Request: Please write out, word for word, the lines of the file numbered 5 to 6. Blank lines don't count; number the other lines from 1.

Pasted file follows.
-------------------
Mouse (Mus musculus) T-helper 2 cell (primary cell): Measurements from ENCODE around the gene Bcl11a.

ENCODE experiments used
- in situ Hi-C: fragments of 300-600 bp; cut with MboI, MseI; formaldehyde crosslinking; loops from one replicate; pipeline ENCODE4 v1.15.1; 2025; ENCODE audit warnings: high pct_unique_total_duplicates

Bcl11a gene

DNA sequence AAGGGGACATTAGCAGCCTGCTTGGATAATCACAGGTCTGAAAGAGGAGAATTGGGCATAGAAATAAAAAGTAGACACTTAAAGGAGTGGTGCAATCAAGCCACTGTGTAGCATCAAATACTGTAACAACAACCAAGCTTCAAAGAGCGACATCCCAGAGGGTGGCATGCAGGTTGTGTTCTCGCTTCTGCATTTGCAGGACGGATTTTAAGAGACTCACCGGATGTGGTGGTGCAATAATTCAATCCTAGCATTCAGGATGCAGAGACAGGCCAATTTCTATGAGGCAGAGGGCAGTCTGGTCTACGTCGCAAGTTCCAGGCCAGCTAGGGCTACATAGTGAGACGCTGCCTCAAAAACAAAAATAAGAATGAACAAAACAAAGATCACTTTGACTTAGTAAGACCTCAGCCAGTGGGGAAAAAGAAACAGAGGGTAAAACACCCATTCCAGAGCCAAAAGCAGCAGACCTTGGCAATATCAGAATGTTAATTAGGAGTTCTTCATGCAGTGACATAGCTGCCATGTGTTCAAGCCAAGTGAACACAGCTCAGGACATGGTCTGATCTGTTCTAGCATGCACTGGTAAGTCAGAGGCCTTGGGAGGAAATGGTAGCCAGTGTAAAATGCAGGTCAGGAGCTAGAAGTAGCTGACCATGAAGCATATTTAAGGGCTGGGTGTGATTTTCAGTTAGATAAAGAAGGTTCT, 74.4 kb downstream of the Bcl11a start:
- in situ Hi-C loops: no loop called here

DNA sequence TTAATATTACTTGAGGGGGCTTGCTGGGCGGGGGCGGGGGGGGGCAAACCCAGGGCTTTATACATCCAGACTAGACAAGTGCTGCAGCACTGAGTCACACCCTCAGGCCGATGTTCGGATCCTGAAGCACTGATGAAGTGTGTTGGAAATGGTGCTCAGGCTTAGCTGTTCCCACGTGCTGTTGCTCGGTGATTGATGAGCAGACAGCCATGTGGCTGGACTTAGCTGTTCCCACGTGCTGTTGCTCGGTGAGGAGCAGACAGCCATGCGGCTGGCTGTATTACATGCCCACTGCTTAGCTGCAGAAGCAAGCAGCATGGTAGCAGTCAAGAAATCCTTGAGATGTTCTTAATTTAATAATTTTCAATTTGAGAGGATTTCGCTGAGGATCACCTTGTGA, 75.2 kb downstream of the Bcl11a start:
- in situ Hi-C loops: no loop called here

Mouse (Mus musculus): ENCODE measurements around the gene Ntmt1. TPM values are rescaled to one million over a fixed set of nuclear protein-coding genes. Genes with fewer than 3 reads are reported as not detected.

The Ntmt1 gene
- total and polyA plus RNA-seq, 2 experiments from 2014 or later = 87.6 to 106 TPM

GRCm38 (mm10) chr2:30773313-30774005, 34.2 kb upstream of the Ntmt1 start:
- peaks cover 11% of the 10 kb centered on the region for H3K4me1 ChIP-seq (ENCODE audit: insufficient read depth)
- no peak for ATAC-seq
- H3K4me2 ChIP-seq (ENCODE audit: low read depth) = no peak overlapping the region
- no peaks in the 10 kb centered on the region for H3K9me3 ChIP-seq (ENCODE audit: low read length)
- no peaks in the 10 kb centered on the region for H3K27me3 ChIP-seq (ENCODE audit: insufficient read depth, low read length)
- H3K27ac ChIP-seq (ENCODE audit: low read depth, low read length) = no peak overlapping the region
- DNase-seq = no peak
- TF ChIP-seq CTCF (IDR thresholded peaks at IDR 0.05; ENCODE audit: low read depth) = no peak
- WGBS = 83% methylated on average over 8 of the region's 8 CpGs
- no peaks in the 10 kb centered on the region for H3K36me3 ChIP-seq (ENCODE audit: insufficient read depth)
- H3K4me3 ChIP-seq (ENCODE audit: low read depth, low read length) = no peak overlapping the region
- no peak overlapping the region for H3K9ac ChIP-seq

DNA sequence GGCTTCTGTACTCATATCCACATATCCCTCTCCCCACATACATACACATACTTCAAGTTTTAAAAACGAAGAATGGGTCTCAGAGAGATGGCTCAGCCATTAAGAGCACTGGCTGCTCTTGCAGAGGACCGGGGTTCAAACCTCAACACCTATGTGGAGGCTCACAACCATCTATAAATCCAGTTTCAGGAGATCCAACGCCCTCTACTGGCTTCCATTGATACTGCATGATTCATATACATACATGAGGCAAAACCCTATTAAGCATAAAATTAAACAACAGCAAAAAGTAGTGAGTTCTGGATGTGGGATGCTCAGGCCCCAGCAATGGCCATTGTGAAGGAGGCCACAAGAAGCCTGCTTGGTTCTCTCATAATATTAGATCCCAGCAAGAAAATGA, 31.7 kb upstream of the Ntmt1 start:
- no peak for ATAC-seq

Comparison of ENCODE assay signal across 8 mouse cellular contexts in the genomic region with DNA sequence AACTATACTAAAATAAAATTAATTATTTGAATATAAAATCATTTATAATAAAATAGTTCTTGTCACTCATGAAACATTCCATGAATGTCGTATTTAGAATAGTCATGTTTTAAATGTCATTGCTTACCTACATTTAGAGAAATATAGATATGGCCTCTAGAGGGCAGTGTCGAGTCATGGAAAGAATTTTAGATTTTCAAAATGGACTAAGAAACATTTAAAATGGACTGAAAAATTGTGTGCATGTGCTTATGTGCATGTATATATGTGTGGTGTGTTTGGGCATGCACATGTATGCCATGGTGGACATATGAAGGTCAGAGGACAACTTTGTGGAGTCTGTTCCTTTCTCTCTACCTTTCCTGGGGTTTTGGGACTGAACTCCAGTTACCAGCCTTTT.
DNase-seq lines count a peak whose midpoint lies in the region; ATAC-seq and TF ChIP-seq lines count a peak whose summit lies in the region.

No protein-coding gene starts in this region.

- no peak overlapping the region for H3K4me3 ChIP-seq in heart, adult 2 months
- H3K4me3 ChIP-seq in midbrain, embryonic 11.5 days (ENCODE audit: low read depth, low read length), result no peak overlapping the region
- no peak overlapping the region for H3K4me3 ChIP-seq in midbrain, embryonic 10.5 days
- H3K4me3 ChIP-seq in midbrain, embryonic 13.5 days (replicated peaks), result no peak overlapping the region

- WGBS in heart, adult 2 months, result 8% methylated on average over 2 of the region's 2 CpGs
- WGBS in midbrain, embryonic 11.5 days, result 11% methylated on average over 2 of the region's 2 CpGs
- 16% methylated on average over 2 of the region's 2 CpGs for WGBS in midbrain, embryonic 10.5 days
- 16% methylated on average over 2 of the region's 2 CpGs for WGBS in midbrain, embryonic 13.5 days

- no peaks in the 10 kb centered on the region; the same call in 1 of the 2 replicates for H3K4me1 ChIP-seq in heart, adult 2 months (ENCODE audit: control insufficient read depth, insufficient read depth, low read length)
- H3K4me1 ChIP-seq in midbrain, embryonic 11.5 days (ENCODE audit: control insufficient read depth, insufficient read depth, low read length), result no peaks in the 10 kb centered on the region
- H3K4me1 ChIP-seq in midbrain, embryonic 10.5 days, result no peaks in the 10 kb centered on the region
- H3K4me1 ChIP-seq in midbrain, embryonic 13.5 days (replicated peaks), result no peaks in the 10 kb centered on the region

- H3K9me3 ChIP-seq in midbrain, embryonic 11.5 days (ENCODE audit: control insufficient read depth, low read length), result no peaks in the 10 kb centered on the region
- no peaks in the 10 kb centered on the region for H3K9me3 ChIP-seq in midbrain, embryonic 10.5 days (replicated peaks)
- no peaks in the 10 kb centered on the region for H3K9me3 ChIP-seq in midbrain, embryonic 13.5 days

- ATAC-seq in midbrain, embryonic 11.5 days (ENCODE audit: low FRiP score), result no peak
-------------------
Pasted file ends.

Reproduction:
DNA sequence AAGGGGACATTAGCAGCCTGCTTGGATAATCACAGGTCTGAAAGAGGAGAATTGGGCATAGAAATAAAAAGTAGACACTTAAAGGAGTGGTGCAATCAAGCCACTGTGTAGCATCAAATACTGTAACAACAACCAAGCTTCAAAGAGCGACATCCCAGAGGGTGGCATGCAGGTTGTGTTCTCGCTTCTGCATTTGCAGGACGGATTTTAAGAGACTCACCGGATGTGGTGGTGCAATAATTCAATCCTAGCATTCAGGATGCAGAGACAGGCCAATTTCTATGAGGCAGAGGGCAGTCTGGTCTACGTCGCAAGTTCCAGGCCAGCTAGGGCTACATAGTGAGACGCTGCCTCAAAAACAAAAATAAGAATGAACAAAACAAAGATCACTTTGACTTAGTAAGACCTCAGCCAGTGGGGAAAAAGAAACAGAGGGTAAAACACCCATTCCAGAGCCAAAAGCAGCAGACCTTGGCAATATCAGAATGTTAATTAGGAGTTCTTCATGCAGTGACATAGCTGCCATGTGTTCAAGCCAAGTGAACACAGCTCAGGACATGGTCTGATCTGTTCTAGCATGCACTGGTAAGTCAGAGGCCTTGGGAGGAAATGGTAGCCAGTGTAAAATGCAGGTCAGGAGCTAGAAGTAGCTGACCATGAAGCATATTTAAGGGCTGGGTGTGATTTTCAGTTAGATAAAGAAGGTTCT, 74.4 kb downstream of the Bcl11a start:
- in situ Hi-C loops: no loop called here